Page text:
“I wanted to show that the unity of cultures is possible through music. I don’t find anything wrong with using the text of our Zionist national anthem ‘Hatikvah’ and replacing with a different style of music.”
So, are there any suggestions for changes? While the nation state law passed in 2018 determined in a sort of constitutional way that the state anthem is Hatikvah, as it turns out, the answer to that is yes. There have been suggestions to change up the words in a simple way that would make more Israeli citizens feel included. In an article from the Forward from 2012, the following suggestions were made: Changing the word yehudi to yisraeli (Jewish soul to Israeli soul), instead of ayin l’tzion, (with eyes towards Zion) changing to ayin l’artzeinu (with eyes towards our country). Both are interesting ideas.
When it comes down to it, Hatikvah brings up questions that aren’t easy to answer — and the truth is that given Israel’s complex nature, there isn’t going to be a simple solution that satisfies everyone. But hopefully in the end, these questions will lead the people of Israel to understand each other better, as opposed to driving them apart. Because that’s what Hatikvah stands for — hope, peace, and endurance through hardships.
So that’s how Israel’s national anthem came to be, and why it isn’t just a simple song to sing in a nonchalant manner at a sports game.
Five Fast Facts
- Hatikvah was written in the 19th century long before Israel existed by Naftali Hertz Imber and was put to a tune by Samuel Cohen.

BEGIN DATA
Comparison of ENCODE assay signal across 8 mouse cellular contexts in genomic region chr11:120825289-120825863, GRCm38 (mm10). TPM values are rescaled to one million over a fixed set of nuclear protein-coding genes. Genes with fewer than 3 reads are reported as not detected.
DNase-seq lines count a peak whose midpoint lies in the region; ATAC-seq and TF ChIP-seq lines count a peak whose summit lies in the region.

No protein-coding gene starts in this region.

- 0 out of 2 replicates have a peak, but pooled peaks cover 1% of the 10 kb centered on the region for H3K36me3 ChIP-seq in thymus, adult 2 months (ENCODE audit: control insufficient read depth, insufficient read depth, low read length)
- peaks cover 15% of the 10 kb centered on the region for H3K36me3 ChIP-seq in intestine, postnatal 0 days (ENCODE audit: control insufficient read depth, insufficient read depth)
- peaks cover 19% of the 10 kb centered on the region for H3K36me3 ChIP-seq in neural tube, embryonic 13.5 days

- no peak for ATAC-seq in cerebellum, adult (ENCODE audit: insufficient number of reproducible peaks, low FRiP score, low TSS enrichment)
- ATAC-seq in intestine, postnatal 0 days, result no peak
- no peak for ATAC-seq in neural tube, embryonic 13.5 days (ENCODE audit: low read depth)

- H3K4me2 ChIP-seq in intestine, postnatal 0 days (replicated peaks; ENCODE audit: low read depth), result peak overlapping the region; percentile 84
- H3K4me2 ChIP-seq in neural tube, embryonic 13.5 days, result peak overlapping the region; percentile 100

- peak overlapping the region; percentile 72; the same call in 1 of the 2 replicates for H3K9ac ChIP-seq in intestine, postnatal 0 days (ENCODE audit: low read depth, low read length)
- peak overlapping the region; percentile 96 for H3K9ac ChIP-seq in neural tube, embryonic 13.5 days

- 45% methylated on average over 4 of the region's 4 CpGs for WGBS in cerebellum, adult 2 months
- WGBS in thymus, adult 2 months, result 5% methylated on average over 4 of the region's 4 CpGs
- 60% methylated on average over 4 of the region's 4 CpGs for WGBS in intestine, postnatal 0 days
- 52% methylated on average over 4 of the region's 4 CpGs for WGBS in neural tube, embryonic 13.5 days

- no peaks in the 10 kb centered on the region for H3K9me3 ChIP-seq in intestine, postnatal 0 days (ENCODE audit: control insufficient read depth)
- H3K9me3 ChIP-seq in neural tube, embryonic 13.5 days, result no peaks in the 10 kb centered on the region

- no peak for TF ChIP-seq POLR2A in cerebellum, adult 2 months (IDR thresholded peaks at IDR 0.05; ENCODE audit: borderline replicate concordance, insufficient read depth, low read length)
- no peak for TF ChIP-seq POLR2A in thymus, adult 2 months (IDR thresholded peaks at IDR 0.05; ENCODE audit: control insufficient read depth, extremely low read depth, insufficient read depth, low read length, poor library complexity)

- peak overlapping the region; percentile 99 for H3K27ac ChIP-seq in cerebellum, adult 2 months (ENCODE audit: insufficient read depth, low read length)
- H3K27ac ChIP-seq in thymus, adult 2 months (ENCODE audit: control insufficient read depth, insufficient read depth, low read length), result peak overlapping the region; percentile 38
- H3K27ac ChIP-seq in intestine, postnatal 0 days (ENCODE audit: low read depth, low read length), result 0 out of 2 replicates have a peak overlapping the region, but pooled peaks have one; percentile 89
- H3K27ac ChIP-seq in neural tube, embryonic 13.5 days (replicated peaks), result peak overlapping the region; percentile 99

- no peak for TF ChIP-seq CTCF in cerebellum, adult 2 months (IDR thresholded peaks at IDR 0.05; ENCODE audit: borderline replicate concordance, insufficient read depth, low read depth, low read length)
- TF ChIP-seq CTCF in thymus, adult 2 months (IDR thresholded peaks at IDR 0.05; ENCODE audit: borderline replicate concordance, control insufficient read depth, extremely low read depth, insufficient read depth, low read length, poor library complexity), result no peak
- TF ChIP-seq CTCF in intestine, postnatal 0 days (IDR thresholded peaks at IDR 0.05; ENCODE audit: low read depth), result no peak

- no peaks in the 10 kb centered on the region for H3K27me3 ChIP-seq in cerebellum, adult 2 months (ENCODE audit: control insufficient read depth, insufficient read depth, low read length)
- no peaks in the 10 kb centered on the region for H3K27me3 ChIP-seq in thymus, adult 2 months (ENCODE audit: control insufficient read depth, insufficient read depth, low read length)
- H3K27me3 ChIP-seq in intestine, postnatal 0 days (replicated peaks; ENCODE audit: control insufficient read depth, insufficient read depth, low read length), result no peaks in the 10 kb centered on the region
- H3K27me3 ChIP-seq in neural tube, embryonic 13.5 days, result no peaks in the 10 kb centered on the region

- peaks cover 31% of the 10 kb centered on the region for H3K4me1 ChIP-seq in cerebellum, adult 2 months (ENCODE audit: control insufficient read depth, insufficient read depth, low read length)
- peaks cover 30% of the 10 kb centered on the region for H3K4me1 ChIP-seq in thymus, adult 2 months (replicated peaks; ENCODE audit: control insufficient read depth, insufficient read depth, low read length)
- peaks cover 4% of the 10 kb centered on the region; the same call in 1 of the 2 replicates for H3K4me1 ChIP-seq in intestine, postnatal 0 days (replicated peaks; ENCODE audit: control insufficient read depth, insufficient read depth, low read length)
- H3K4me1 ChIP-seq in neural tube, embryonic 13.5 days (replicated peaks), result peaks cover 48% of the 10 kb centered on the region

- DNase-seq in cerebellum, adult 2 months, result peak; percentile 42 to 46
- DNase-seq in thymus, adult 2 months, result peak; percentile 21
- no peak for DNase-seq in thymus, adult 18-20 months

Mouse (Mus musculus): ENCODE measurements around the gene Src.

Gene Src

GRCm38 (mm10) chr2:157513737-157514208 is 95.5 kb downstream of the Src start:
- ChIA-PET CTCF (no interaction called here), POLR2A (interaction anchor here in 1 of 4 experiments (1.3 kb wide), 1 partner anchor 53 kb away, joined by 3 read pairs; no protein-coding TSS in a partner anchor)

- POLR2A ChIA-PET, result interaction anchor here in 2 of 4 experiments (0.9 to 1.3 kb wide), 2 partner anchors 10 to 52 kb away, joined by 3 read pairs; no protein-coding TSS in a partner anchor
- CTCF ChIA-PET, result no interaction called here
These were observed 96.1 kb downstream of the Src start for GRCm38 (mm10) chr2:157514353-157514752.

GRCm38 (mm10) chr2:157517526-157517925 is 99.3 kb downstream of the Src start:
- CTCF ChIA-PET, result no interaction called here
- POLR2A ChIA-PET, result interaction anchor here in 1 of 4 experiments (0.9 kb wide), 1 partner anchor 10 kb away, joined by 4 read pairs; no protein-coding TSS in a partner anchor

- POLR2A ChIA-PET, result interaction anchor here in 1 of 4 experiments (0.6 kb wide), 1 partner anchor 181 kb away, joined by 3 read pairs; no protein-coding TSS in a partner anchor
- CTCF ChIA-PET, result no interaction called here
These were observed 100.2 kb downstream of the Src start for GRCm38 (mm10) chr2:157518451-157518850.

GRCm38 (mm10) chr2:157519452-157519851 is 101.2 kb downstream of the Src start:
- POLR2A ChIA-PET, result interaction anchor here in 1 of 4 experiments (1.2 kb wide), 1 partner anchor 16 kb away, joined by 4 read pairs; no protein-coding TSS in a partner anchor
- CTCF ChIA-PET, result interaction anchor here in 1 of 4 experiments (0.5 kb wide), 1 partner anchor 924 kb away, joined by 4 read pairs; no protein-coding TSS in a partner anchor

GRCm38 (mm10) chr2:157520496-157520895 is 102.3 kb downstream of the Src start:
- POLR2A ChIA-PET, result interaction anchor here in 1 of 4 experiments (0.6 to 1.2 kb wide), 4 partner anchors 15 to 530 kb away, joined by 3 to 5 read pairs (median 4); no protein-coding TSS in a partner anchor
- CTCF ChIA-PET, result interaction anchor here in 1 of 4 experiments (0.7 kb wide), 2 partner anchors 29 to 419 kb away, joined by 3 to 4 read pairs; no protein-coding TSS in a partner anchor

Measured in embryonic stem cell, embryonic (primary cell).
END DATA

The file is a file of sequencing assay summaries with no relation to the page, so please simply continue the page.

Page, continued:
- Hatikvah became the official anthem of the Zionist movement in 1933 and the official anthem of the state of Israel in 2004.
- The song was a rallying cry for Jews in the Holocaust and has been a rallying cry for oppressed Jews throughout the world.
- There are Israelis who feel the anthem is not inclusive towards them.
- There have been recommendations and suggestions for how to revise Hatikvah to be more inclusive of all Israelis.
Those are the facts, but here’s one enduring lesson as I see it. Hatikvah, meaning “the hope” represents the story of the Jewish people, always hoping, always thinking about a better tomorrow, obsessed with an optimistic vision for the future, especially in the face of pessimistic naysayers. Former Israeli statesman Shimon Peres said it best. “Pessimists and optimists die the same death, but they live very different lives.”
Yes, its complexity is certainly symbolic of the dialectic of Israel being BOTH a Jewish and democratic state. But still, for all its complexity, my heart will race and I will even often hold back tears when I hear it. For me, and for many others, it remains the anthem of the Jewish people.